I am still predicting nine nominees out of the possible five-ten and I’ve made two changes. I’m putting Carol back in the mix and The Martian in for the first time. That leaves out Bridge of Spies and The Danish Girl, though both remain major contenders. It’s worth noting that Steve Jobs, due to its disastrous box office performance, is not even close to a shoo in  and it could fall off.




The Hateful Eight


The Martian

The Revenant



Steve Jobs

Other Possibilities:

Beasts of No Nation

The Big Short

Bridge of Spies


The Danish Girl

Inside Out

In the Heart of the Sea

Mad Max: Fury Road


Star Wars: The Force Awakens

Straight Outta Comption

And that does it for my November Oscar predictions, folks! I’ll have the December predictions up shortly before Christmas…

Oscar History: 2010

In my ongoing series of Oscar History posts, we arrive at what happened during the year 2010. This was quite a strong year for movies and, unlike other years, I can’t really quibble with the ten pictures that were nominated.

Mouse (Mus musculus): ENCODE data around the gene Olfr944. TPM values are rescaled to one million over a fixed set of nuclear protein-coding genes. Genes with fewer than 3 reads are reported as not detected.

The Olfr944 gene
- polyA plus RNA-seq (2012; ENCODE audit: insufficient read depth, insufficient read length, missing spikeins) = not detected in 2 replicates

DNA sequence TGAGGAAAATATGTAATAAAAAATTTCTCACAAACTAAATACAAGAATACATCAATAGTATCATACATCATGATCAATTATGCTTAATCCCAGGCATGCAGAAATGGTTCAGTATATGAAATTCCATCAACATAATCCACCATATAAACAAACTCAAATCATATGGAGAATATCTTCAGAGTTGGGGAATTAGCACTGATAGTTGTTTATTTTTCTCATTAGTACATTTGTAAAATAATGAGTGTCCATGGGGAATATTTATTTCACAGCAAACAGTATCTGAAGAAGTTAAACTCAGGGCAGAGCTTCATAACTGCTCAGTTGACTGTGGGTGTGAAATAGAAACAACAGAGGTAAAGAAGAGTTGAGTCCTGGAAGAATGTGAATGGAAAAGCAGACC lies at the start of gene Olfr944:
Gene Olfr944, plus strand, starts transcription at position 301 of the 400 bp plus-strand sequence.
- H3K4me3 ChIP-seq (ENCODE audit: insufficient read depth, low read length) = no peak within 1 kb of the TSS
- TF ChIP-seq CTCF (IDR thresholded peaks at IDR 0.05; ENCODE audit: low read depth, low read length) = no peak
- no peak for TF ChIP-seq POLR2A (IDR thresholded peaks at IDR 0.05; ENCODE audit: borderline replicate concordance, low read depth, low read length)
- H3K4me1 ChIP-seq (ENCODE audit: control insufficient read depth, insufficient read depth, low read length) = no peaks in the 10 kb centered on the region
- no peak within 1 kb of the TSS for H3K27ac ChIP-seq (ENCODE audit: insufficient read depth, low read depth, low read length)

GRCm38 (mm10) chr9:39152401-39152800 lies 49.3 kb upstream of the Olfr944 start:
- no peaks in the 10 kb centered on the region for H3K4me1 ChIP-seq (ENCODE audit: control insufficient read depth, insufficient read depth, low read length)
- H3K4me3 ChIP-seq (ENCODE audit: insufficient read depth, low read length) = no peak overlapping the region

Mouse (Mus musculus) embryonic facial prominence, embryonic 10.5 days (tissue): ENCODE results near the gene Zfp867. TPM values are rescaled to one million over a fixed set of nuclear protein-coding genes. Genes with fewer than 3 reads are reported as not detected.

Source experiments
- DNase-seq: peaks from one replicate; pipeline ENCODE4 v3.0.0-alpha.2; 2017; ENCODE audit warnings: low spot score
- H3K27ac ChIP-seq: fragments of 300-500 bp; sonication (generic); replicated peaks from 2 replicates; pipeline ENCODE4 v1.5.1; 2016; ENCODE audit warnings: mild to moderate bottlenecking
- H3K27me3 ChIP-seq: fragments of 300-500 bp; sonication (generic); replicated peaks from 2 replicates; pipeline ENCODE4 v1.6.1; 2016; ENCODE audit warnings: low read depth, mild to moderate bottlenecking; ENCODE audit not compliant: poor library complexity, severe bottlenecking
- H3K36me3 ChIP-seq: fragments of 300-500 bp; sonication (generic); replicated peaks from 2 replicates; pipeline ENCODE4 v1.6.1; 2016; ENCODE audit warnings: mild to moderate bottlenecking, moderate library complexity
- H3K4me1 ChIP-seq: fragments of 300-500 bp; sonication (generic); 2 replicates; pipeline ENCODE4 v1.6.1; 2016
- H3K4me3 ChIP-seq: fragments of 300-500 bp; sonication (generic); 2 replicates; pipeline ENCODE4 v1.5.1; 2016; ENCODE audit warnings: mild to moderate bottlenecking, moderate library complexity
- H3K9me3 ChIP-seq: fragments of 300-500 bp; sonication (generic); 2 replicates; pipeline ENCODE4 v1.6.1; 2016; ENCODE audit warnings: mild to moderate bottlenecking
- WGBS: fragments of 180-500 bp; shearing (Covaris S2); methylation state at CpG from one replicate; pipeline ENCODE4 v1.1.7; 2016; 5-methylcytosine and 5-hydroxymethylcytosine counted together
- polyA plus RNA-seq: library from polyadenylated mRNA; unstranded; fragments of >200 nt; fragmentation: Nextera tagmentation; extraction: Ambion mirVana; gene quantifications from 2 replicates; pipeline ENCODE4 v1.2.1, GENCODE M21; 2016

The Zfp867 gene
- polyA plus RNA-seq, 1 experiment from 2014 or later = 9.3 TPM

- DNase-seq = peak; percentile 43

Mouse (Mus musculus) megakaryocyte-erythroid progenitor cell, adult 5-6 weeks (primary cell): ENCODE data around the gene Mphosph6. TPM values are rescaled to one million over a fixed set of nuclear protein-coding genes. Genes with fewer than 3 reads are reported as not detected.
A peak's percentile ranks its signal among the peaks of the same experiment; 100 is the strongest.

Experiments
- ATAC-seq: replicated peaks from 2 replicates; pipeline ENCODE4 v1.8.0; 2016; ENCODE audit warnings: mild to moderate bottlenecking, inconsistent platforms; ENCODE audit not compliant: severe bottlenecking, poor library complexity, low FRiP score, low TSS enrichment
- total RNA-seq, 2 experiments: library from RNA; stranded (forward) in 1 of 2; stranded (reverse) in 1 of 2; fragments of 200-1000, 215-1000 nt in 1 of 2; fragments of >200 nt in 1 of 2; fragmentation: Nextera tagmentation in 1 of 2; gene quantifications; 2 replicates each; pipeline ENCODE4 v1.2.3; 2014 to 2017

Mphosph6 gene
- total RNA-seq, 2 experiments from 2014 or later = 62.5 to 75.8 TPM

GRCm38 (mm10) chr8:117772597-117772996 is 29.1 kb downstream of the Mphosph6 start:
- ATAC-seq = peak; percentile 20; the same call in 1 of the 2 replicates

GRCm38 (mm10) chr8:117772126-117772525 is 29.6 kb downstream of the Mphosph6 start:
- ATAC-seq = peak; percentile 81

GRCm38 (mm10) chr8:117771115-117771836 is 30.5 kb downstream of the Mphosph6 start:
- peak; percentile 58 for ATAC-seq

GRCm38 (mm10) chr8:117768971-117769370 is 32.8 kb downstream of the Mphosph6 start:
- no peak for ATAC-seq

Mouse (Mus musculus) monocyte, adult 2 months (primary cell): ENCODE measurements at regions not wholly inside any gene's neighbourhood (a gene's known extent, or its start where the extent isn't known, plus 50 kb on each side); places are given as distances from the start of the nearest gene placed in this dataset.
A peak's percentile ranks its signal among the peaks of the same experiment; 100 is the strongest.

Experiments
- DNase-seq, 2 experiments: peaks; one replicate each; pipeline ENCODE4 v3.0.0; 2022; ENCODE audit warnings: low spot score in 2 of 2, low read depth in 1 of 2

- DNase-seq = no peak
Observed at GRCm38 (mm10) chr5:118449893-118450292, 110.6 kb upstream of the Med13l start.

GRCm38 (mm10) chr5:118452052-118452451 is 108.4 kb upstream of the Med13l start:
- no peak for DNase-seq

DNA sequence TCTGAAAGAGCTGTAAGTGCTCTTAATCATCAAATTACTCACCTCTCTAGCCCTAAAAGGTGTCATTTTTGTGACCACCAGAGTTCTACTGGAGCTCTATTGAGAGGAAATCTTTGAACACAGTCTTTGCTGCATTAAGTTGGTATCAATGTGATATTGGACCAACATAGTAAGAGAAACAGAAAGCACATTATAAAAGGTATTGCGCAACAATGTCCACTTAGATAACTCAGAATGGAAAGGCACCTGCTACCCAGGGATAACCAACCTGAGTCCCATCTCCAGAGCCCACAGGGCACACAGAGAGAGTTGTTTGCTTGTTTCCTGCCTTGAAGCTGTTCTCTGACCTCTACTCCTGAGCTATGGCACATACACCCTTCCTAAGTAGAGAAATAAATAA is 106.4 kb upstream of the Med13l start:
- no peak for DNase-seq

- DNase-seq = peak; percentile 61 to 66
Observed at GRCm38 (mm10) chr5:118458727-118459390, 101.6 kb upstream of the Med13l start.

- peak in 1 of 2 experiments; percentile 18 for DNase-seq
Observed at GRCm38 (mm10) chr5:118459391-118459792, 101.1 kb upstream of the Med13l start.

I can, however, differ with what won: Tom Hooper’s The King’s Speech. While this was a very solid and entertaining picture, I would have definitely put at least three of the other nominees above it: Black Swan, Inception, and my favorite of the year, The Social Network. Other nominees were 127 Hours, The Fighter, The Kids Are All Right, Toy Story 3, True Grit, and Winter’s Bone. 

Picture/Director matched up as Tom Hooper’s work in King’s Speech would win over Darren Aronofsky (Black Swan), Joel and Ethan Coen (True Grit), David Fincher (The Social Network), and David O. Russell (The Fighter). I may have found a spot for Christopher Nolan’s visually striking work in Inception.